- Attention restoration theory says it works because it helps exercise and grow attention by directing and refocusing it. For example, if you have something that’s bothering you or over-exciting you, engaging in horticultural therapy may distract you and help you practice changing your focus, which may help you gain more control over your mind.
- The activity approach is a combination of both. It focuses on the application of horticultural therapy activities, recognizing that they result in positive responses, connection, and growth of attention skills.
- The coping-communication approach says anxiety and stress decreases through the communication relationship between humans and their environment (usually plants). For example, you may recognize your own life patterns and struggles in the life patterns and struggles in a plant you care for, which may help you gain insight and acceptance.
- The ecological approach says humans are an inseparable part of the biosphere—including plants, animals, and the environment. This approach focuses on restoring health in the relationship between humans and the entire natural environment we’re part of.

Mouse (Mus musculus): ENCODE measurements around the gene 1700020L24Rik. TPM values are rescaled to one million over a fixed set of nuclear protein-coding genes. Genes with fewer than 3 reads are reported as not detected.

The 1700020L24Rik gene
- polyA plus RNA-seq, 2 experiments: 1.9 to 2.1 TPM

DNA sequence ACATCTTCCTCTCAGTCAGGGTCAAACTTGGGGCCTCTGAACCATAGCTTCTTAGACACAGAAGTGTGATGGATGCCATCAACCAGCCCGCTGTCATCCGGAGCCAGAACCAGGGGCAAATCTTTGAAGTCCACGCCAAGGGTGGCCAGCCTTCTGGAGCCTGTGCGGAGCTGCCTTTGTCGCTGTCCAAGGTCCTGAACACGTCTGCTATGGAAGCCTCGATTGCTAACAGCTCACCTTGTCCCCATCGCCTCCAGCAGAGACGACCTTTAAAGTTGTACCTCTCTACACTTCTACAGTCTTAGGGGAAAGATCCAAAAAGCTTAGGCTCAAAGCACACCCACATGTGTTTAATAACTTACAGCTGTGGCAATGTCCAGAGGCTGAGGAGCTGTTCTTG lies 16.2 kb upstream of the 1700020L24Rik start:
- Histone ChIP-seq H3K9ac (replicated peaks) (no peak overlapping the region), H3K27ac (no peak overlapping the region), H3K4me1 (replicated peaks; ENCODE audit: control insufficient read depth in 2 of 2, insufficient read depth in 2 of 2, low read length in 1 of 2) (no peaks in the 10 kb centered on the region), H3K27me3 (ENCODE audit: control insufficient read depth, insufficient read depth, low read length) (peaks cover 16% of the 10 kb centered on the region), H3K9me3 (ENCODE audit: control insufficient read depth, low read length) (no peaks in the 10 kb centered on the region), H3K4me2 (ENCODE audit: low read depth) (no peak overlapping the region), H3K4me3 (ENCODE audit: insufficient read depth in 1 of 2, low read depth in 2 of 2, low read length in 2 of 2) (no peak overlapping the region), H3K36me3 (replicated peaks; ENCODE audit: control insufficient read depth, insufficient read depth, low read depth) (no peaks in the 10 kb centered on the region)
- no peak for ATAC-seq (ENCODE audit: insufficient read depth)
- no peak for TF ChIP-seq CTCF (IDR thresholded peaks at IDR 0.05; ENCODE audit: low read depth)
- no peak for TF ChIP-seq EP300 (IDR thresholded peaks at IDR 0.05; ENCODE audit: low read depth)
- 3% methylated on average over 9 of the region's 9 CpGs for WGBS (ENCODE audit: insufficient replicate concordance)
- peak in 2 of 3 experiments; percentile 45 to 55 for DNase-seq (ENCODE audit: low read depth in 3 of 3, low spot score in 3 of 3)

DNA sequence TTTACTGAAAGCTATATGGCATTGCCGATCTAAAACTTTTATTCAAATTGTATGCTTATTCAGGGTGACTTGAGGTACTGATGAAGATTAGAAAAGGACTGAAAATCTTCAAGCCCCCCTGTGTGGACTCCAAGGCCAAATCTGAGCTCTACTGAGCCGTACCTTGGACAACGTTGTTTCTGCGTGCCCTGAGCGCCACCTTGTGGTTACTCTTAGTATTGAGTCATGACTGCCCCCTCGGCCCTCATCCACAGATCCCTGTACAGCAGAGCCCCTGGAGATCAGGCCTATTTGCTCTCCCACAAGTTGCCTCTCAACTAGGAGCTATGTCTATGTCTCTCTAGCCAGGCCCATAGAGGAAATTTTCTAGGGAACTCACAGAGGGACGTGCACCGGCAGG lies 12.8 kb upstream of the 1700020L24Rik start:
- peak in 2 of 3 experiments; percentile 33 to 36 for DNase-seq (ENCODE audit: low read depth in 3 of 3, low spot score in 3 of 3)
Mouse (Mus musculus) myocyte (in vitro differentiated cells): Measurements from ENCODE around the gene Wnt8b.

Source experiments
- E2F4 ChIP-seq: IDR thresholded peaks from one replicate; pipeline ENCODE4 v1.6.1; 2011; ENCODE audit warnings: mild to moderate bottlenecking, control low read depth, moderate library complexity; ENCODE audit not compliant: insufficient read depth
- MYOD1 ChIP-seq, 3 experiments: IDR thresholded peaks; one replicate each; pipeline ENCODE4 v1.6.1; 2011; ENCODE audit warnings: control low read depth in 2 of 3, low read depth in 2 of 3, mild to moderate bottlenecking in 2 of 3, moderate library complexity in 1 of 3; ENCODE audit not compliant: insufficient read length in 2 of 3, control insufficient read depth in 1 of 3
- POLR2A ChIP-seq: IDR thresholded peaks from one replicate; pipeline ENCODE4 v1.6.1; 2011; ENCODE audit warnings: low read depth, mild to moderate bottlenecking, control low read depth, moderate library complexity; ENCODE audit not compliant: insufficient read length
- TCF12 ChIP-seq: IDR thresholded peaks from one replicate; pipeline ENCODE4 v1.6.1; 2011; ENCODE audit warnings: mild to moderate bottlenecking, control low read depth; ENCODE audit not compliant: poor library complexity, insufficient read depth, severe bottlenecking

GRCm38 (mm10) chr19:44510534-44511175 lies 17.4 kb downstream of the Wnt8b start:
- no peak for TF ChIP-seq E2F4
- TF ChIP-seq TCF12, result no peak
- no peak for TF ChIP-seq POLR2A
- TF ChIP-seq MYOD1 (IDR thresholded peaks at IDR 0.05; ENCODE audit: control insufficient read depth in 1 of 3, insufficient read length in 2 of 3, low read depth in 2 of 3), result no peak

How does horticultural therapy work?
Wondering what the evidence is in the evidence-based part of horticultural therapy? Let’s look at a bit of what studies have found!
Horticultural therapy’s effect on the brain can be profound. It can improve:
- Anxiety and depression
- Anger and frustration management
- Brain development and function
- Emotion regulation and generation
- Following directions
- Head injury recovery
- Sensory stimulation
- Speech and vocabulary
- Stroke recovery
It might even be better than other occupational therapies because it engages more parts of the brain, and it can be less stressful. That includes activities like brain games and pottery painting!
Depending on what the activity is, you might use different parts of your body and experience different effects. The physical benefits of horticultural therapy are nearly limitless. It can improve:
- Blood pressure
- Chronic condition management
- Heart rate
- Injury recovery
- Motor skills
- Pain relief
- Vitamin D levels
Connection—Community, Environmental, and Spiritual
Horticultural therapy does more than build relationships between humans, plants, and the environment. Working with plants with other people taps into universals, transcending almost any barriers, from socioeconomic status to language and ability level. Offering food, flowers, or assistance is universally understood, and strengthen community relationships.